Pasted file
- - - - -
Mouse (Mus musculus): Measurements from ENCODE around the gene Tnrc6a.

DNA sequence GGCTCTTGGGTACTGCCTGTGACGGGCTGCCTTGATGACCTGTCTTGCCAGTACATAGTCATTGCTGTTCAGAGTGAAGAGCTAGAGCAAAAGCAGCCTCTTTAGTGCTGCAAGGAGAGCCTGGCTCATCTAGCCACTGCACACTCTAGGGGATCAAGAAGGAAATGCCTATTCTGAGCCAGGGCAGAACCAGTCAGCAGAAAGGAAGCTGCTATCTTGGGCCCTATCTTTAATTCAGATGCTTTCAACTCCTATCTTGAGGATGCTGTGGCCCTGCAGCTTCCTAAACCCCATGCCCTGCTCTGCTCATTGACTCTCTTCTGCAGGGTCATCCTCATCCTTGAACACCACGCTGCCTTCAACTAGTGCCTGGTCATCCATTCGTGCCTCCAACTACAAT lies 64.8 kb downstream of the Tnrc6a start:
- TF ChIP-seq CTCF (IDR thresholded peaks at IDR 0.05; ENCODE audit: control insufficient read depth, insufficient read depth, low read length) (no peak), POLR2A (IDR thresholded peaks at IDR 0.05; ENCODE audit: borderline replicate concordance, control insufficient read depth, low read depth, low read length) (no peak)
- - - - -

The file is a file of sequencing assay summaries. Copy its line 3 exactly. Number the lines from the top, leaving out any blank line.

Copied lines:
- TF ChIP-seq CTCF (IDR thresholded peaks at IDR 0.05; ENCODE audit: control insufficient read depth, insufficient read depth, low read length) (no peak), POLR2A (IDR thresholded peaks at IDR 0.05; ENCODE audit: borderline replicate concordance, control insufficient read depth, low read depth, low read length) (no peak)